Americans aren't terrific at saving for retirement. Many are even worse when it comes to figuring out how much to spend once they get there.
An actuary who's studied the issue for three decades recently proposed a relatively straightforward strategy that can help. In its simplest form, the "Spend Safely in Retirement " plan suggests waiting until age 70 to claim Social Security and using the IRS' required minimum distribution table to determine how much to withdraw from savings each year.
Even those who stop work earlier can use the strategy, or a version of it, to figure out when they can afford to retire and how much they can spend, says Steve Vernon, a research scholar at the nonprofit Stanford Center on Longevity in Stanford, California. Vernon worked with the Society of Actuaries to study nearly 300 different retirement income approaches. The strategy was the best way for middle-income people with $100,000 to $1 million saved to create an income stream, Vernon says.
Most people nearing retirement don't consult a financial adviser, and only about half try to calculate how much money they'll need to retire comfortably, according to surveys by the Employee Benefit Research Institute. Instead, retirees typically take one of two approaches, Vernon says:
— They try to minimize withdrawals, viewing their retirement savings as an emergency fund that must be conserved, or
— They wing it, using retirement savings as a checking account to pay their current living expenses without much thought for the future.
"These approaches really aren't ideal," says Vernon, author of several books on retirement. The winging-it crowd often burns through their money too fast, while the conservers may spend too little.
Traditionally, financial planners have recommend the "4 percent rule" — withdrawing 4 percent of retirement savings in the first year and increasing the amount each year by the rate of inflation. Recently some researchers have questioned that approach, saying it may not be safe enough for retirees who could be facing a lower-return environment than previous generations.
Another way to set up a retirement income is to buy an immediate annuity, which offers a stream of payments in exchange for lump sum, from an insurance company. Many retirees, however, don't want to give up a chunk of money that they won't be able to access in an emergency or leave to heirs.
Social Security, on the other hand, is a kind of annuity that can be a solid foundation for most people's retirements, Vernon says. Benefits increase with inflation, don't fluctuate with the market and can't be outlived.
If people can delay claiming benefits until they are 70, they'll get the largest possible check. (For married couples, only the higher earner needs to wait until 70, Vernon says. The other spouse can begin Social Security checks at full retirement age, which is currently 66.)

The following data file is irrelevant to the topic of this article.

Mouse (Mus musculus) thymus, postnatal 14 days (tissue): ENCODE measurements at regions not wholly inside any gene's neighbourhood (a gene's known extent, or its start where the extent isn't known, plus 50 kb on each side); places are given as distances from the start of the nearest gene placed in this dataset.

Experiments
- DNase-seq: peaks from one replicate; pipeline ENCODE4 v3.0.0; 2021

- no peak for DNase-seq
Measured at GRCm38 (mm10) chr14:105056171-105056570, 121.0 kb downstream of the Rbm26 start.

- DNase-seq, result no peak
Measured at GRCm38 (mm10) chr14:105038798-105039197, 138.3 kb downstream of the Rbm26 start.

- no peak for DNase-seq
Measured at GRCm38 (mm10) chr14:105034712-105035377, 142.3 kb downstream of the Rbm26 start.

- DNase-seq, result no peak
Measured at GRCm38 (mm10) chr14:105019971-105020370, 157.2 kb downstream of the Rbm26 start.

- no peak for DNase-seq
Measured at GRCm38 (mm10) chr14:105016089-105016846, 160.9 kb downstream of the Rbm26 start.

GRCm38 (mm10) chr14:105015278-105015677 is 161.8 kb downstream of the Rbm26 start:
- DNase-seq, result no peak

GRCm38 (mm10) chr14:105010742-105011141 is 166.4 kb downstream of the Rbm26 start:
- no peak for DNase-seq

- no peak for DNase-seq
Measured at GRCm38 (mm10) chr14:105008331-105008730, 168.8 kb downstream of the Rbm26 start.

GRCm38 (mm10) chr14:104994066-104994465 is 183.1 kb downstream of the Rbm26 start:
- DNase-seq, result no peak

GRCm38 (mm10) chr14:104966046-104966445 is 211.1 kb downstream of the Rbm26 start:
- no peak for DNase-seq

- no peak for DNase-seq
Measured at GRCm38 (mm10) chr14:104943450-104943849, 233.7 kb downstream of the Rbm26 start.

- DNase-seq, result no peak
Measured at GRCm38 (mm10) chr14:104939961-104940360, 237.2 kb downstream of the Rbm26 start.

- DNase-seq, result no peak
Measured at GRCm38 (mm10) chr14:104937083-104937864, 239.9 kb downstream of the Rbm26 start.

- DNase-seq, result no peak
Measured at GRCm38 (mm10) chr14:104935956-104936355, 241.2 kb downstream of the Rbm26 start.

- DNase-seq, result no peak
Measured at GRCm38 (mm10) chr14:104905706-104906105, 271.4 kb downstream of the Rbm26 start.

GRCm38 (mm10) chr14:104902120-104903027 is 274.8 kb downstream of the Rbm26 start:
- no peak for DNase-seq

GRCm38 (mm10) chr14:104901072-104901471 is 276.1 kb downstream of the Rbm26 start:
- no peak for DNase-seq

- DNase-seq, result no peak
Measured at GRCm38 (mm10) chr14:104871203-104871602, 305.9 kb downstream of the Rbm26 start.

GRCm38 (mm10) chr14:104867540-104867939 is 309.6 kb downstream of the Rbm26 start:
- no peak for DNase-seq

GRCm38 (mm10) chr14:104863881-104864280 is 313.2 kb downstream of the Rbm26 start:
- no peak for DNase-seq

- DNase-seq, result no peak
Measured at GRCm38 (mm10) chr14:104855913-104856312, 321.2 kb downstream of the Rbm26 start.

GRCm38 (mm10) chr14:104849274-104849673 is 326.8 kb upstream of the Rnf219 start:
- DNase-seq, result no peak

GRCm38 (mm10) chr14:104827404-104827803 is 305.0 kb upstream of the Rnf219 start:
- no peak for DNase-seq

Once maximized, Social Security benefits likely will make up 75 percent or more of the typical retiree's income, Vernon says. With the bulk of their income guaranteed, retirees can keep their savings invested in stocks to reap inflation-beating growth. A balanced index fund or a target-date fund can be an easy, low-cost way for them to invest, he says.
Those who want to quit work earlier, say at age 65, can use some of their savings as a "transition fund" to replace Social Security checks.
"There's some judgment involved in the size of the transition fund," Vernon says, since carving out too much could leave too little to live on later. People may need to reduce their living expenses and consider working part-time.
Withdrawals can start at age 65, using an initial 3.5 percent withdrawal rate. At age 70, people can switch to the IRS' required minimum distribution table, which dictates how much people must take from most retirement accounts at that age. The withdrawal rate at 70 is 3.65 percent and it increases slightly every year after that; by age 90, for example, it's 8.7 percent.
The spend safely strategy won't make up for inadequate savings, and some people may need to supplement their income by tapping their home equity, either through a reverse mortgage or by selling their house, Vernon says.
How much people withdraw can vary considerably every year with the rising and falling of the stock market. But the method allows people to squeeze as much income as possible from the savings they have without running out, he says.
"We really didn't set out to find a simple solution," Vernon says. "But compared to the others, this is the best."
This column was provided to The Associated Press by the personal finance website NerdWallet.
Liz Weston is a columnist at NerdWallet, a certified financial planner and author of "Your Credit Score." Email: firstname.lastname@example.org. Twitter: @lizweston.
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